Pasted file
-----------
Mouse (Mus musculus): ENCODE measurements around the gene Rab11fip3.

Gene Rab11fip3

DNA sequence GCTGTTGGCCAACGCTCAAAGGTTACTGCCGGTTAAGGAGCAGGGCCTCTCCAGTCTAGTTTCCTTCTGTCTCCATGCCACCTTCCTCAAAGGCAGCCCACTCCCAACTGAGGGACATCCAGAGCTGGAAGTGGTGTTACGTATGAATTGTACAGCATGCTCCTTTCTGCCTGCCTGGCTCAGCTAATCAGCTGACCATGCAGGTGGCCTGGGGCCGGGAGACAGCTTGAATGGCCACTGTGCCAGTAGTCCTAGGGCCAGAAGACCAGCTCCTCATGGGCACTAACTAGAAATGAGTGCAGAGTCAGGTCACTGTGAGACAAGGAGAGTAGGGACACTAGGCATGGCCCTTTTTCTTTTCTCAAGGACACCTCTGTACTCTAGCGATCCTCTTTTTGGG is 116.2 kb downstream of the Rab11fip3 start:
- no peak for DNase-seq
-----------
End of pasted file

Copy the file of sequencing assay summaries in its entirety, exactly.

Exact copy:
Mouse (Mus musculus): ENCODE measurements around the gene Rab11fip3.

Gene Rab11fip3

DNA sequence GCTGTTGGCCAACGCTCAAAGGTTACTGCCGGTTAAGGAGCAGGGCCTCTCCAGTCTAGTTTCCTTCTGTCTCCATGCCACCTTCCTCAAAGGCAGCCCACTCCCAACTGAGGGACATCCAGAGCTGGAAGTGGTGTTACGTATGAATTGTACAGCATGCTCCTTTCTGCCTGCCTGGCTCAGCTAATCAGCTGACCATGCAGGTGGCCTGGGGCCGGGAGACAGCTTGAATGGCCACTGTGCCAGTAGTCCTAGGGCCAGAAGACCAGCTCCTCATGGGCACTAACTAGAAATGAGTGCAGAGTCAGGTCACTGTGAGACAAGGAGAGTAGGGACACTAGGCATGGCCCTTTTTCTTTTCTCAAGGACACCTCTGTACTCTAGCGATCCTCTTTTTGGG is 116.2 kb downstream of the Rab11fip3 start:
- no peak for DNase-seq